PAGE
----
This is one of the hardest parts for parents. You want those bright-eyed toddlers squealing in wonder; they want to IM their friends or play arcade games. Know when to push and when to say no. As my mother says, choose your battles. Is it more important for your teens come to dinner at Boma or breakfast at ‘Ohana? Can you bear for them to give up one meal with you? If they want to hang out by the pool when the rest of you go to Downtown Disney, will they meet you you for a movie that evening? Compromise, people. Remember: As in Disney World, so in life.
Initiate the Offer
Don’t always wait for them to come to you; show your teens you trust them by reaching out on your own. (Hint: This also allows you to retain some control over the situation.) For instance, were you to say, “I know you might want to sleep late tomorrow. Why don’t you meet us for lunch at Sunshine Seasons? Just stay in touch, OK?” you will probably be met with a look of both surprise and gratitude.
Or maybe not. You can never tell with teens. But at least you made the effort, and have shown you understand their need for independence.
Remember that they’re teenagers.
As if you could forget. But that means that they may not always (or ever) go along with your fantasy of the perfect family vacation. You–and they–may have to settle for moments, which is actually not that bad.
Because Disney World, paradoxically, is a great place to let them to do a little growing up.
So much for me keeping to a bi-weekly schedule, huh? How hard could it be to sit down and write about a place that I adore? Suffice to say, folks, I’m sorry about my absence from cyberspace. But if you’ll bear with me, I’ll finally continue my three-part series: Teens n’ Tots Touring.
This time, I’m talking about single-parent families. I confess one of the reasons that I haven’t posted until now is that I was figuring out what I could say. I wasn’t sure if I could make a Disney World itinerary easier for single parents with both preschoolers and adolescents. For several weeks I was banging my head against a wall. For example, I was terrified at the prospect of guiding you readers through the multi-age horror that is Tomorrowland. (I imagined a single-mother being pulled on one arm by a teen bound for Space Mountain and on the other arm, a toddler determined to drive at the Tomorrowland Speedway.) But in a moment of Buddha-like enlightenment, I realized my mistake: I was trying to treat single-parent families like two-parent families.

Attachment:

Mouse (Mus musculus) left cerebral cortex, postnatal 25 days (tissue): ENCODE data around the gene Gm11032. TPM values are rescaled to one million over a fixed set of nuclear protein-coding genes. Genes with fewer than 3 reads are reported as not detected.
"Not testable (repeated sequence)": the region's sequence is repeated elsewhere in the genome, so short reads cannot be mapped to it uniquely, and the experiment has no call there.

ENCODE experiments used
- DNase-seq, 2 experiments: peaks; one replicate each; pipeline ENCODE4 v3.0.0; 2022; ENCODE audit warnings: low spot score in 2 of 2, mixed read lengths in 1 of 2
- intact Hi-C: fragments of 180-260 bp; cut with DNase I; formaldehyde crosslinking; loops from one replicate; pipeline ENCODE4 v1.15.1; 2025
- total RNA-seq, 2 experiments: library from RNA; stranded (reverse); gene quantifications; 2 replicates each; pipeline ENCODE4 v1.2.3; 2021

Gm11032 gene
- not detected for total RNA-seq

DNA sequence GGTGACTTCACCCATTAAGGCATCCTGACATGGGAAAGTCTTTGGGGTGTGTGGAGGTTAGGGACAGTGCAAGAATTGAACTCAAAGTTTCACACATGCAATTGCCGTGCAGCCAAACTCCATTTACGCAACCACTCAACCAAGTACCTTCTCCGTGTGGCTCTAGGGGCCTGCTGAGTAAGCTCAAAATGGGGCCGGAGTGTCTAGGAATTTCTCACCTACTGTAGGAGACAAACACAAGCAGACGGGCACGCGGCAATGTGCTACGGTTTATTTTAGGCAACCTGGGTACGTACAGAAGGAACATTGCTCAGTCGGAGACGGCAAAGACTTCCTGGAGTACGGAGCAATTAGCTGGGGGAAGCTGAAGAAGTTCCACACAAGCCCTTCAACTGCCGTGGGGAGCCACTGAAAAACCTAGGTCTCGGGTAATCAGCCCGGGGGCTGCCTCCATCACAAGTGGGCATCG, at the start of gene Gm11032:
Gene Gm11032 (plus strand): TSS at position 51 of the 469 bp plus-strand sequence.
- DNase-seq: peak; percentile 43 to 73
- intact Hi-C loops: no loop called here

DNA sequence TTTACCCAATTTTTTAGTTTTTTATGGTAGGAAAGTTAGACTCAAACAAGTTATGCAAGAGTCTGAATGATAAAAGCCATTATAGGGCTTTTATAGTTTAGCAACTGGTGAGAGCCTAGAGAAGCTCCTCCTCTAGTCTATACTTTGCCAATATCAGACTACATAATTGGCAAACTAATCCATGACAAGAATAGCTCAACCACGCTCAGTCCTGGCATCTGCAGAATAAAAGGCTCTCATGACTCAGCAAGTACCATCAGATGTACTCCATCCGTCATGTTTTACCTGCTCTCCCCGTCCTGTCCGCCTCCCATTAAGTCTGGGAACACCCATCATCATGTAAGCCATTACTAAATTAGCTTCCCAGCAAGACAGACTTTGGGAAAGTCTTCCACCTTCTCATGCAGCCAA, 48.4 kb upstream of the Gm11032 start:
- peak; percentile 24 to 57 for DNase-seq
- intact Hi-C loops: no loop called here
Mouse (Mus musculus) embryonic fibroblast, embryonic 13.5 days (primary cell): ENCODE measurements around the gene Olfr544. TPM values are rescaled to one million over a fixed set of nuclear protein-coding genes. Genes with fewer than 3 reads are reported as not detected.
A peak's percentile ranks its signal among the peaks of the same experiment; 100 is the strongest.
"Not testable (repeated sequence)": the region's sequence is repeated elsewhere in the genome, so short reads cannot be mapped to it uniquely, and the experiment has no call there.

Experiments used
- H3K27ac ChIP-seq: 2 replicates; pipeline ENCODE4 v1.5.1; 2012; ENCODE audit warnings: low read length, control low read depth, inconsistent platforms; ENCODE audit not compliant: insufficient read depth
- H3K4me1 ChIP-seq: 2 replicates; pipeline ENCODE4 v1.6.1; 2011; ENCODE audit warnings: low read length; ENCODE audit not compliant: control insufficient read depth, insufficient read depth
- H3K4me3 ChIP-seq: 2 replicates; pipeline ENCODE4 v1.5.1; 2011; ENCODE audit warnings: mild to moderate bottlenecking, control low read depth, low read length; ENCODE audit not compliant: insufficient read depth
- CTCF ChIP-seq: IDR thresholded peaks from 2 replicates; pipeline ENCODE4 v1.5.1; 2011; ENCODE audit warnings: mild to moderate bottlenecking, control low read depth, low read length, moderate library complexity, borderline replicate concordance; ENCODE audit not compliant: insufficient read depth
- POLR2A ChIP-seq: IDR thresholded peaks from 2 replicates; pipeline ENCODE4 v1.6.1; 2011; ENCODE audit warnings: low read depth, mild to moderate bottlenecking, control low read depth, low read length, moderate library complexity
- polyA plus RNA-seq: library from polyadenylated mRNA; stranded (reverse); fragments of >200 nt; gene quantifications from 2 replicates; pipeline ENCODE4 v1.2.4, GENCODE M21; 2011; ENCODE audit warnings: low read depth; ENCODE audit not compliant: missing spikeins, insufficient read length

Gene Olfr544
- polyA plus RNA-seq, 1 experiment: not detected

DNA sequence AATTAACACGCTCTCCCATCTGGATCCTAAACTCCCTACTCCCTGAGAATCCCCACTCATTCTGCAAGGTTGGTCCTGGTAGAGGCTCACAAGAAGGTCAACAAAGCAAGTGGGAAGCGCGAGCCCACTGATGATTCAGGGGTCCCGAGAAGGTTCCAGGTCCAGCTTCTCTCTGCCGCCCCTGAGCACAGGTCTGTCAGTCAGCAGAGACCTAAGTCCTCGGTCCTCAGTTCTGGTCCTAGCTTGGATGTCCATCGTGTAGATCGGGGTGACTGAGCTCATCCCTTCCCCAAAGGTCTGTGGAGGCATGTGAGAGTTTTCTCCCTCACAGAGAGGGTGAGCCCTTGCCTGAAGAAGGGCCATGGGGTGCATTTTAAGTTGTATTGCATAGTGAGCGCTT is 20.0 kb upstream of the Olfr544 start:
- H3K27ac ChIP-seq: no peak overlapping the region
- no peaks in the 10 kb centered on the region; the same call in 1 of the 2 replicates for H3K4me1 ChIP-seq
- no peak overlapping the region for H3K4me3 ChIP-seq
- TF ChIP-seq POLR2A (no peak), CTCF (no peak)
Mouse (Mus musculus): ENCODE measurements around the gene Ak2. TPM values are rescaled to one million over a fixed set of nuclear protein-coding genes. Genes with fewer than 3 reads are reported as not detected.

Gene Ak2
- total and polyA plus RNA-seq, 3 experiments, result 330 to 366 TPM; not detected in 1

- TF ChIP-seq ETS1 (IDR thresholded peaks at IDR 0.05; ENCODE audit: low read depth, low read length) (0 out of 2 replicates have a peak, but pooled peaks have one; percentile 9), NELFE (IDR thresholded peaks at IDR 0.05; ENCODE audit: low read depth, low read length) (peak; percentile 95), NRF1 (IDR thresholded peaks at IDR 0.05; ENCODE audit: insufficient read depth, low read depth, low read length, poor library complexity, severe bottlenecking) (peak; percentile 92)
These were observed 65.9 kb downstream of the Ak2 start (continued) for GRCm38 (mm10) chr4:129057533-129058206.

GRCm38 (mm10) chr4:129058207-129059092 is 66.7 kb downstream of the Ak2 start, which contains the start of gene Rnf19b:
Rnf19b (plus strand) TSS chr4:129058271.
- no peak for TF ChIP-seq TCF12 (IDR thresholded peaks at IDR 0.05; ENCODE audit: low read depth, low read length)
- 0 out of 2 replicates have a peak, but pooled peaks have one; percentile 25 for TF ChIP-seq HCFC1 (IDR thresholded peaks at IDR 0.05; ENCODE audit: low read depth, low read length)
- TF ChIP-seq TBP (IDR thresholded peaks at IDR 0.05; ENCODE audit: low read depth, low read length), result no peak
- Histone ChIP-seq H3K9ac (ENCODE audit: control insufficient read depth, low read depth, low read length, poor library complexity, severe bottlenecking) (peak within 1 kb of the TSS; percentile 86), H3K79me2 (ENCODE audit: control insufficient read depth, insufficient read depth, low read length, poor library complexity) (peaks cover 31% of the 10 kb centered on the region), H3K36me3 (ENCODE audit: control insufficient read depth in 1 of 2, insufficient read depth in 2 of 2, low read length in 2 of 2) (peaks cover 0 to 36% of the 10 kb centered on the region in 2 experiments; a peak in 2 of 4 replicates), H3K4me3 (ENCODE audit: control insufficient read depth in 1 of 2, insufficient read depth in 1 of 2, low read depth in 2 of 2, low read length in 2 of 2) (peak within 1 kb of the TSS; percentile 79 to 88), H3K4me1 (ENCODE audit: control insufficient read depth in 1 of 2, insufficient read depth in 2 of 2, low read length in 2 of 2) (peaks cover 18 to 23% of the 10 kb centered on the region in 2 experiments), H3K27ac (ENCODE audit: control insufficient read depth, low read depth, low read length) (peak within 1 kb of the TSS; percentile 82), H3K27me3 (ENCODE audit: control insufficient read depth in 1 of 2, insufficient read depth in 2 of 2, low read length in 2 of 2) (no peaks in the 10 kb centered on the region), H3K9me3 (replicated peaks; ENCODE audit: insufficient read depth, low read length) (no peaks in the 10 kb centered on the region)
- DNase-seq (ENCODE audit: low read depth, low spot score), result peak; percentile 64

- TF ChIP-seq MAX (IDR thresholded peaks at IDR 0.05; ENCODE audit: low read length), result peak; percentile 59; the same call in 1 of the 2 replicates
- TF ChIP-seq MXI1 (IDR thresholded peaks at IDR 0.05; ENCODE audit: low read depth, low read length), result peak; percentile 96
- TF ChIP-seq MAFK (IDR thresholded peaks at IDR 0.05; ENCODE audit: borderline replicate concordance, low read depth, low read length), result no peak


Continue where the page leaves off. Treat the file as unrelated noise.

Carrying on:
Unfortunately, single parents just don’t have the same luxuries when it comes to a Disney World vacation, such as another pair of arms or a more daring partner to do the rougher rides with teens. Still, that doesn’t mean that a single mom or dad can’t take their kids to Disney. Like all things are when you’re a single parent, it just takes a bit more planning and a little sacrifice.
Of course, if you think that your teenager is ready, you can let him or her tour on their own with emergency cash and a cell phone. But if that isn’t the case for you, this article will be focused on families that want the teens to stay with them. I am going to take you on a park-by-park explanation of how to accomplish this task, including: all-age rides, easy dining, and tips on preventing meltdowns. So let’s start at the beginning, the Magic Kingdom.